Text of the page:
Friday, April 11, 2014

Another Great Biking Day

Did a quick 10 miles out to Ashburn to meet with my dear friend Kayo.  The hardest part of this ride is getting to and from the W&OD. I start on the trail behind my house, then go on a local road, trying to avoid SUV's in the Kiss & Ride at the local elementary school. I cross a major arterial (with the light) and then get on a path that parallels that arterial.  Technically, it's a sidewalk and I shouldn't be riding on it -- especially since I'm riding against traffic.  BUT, there's no sidewalk on the other side, and no safe way to stay on the road as it's 45mph!

So, I ride that to the W&OD Trail and head west.  From there's it's easy-peasy until I get to Ashburn and turn off the trail.  Again I'm on local roads, but they're not very busy. And (I confess) I cut through a couple of car dealership parking lots on the way.

So, round trip 20.2 miles.  Today I saw dozens of cardinals and mockingbirds.  At one point I saw what looked like a little worship service with 3 or 4 squirrels and the same number of birds gathered around. Someone must have spilled some seeds!

When I got back to my neighborhood trail behind the house, just before I would have turned off, I saw a deer out of the corner of my eye, calmly munching on my neighbor's newly emerging spring foliage.  I just smiled.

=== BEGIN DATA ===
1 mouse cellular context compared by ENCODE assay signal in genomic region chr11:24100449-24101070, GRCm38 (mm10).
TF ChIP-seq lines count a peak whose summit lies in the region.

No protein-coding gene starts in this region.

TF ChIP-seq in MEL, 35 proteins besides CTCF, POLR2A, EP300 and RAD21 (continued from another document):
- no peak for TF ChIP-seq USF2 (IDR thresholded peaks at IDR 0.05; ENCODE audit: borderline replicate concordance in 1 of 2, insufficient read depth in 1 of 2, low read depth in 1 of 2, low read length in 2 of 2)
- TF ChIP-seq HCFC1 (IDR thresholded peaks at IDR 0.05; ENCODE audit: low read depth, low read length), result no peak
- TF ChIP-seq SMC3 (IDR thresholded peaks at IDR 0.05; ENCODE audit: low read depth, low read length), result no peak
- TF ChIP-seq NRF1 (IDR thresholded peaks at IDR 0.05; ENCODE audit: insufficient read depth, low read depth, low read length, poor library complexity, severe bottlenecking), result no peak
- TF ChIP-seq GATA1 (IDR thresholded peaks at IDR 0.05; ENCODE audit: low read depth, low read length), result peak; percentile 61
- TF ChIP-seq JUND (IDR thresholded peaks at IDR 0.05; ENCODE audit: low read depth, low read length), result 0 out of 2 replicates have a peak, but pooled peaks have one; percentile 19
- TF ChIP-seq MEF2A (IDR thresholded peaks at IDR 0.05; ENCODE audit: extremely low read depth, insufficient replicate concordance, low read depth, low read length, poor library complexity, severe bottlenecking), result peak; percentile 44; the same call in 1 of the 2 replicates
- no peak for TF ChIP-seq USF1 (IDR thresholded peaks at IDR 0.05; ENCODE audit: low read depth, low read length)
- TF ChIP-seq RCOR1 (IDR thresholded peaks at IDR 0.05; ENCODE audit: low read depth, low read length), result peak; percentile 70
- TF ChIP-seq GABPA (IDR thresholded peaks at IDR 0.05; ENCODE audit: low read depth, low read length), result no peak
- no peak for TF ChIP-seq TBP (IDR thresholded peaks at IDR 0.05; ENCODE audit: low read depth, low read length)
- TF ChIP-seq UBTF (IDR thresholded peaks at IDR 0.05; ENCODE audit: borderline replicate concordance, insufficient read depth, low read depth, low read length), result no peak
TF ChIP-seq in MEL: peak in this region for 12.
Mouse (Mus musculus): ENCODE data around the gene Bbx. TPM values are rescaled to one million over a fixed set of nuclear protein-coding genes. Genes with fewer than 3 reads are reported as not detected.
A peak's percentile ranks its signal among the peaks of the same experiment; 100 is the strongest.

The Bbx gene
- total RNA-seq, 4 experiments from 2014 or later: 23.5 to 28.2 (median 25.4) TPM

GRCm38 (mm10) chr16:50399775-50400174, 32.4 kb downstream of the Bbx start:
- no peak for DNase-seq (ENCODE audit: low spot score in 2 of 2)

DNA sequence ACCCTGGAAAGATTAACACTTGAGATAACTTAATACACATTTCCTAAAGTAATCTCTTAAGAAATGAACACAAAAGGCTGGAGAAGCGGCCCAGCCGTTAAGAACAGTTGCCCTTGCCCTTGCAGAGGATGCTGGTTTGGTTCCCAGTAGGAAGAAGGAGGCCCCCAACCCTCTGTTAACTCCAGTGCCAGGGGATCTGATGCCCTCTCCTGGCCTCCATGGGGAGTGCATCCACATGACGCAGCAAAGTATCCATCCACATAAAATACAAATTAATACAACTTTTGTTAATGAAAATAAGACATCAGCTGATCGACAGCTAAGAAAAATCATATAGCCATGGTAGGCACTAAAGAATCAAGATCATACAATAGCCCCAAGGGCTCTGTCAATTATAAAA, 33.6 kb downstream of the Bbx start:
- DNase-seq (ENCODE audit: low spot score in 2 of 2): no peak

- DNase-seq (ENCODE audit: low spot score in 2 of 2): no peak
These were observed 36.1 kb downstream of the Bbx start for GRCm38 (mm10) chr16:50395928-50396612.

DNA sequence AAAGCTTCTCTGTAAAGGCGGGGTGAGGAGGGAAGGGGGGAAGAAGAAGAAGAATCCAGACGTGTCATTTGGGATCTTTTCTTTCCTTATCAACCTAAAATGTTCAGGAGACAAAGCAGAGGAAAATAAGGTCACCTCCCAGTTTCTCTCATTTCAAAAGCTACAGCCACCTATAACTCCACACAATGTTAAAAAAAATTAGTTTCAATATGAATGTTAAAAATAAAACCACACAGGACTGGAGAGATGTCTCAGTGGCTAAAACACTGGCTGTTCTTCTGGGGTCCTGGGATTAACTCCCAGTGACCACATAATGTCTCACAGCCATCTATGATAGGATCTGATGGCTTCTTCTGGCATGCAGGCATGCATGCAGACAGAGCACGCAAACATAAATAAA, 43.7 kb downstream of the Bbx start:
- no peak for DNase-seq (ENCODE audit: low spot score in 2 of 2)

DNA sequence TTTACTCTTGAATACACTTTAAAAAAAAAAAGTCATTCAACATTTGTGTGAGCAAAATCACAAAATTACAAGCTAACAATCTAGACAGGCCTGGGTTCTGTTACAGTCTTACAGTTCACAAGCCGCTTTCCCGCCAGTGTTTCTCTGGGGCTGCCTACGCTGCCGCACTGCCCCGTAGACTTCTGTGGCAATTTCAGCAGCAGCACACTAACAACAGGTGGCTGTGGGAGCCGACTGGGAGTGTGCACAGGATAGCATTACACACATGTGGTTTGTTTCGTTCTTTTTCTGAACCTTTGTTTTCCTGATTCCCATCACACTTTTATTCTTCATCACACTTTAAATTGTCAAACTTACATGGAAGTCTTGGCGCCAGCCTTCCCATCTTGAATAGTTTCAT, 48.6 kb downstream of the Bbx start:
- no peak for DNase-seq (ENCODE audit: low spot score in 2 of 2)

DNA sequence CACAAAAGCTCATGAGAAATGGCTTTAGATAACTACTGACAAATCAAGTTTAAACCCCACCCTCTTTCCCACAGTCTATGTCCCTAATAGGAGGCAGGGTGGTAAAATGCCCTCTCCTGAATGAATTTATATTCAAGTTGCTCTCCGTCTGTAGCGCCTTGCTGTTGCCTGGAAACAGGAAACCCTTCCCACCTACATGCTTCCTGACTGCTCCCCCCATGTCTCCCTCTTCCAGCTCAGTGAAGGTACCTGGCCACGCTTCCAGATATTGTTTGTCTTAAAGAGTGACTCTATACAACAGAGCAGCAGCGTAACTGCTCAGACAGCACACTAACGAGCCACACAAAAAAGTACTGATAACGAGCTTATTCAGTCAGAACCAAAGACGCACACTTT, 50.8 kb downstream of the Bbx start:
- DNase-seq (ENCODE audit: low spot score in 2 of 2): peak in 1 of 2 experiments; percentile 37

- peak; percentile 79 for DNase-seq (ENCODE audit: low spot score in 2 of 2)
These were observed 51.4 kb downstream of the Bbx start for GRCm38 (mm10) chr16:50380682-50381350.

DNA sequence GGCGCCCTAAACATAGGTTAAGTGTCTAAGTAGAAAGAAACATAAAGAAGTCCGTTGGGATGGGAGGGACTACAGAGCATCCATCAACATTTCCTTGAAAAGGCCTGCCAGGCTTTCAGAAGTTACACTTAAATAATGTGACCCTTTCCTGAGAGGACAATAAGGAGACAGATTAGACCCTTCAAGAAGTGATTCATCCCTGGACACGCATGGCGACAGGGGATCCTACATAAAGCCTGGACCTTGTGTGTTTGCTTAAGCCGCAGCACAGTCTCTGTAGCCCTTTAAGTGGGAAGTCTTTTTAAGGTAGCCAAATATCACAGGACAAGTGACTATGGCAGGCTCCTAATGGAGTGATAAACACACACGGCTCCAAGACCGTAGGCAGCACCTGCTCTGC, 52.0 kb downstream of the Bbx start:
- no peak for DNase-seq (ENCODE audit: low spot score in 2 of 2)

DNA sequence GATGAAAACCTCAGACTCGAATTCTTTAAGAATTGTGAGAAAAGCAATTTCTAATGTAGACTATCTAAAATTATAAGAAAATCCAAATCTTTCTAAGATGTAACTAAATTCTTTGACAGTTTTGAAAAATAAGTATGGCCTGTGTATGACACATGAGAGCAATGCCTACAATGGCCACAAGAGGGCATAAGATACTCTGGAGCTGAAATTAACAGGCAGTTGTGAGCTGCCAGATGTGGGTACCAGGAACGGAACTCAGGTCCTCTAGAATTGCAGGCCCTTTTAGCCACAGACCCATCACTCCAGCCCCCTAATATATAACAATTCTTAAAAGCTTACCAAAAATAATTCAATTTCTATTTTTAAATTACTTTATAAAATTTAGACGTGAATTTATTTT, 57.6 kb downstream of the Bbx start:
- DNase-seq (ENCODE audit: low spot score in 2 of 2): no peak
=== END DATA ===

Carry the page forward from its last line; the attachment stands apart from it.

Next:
Hope your day is awesome and your weekend is even more so!

Wednesday, April 9, 2014

What a Day, What a Ride

Hooray!  I got to ride with my buddy Betty again today.  We met at Falls Church, rode through Rosslyn, through Georgetown, along the river, and down to see the cherry blossoms.

Today was the 60th anniversary of Marian Anderson singing at the Lincoln Memorial so there was a big hoorah going on there.

I also saw the FDR memorial -- hadn't seen that before. It's very nice, but I'm done with memorials on the mall. You can hear people talking as if they're at Disneyworld, "We've done the Lincoln, Jefferson and FDR. We still have to get across the river for Arlington and then back to do, etc..."  There are so many that there's no opportunity to pause and reflect -- more checklist than memorial.

On our way back we went past National Airport and through Shirlington. Good thing because we happened upon a young nurse who had a flat. We helped her get it changed and rode with her a little while so we were sure she was okay to get home.  We had pretty bad headwinds when we were at our most tired, but we survived.  TWENTY-FIVE miles!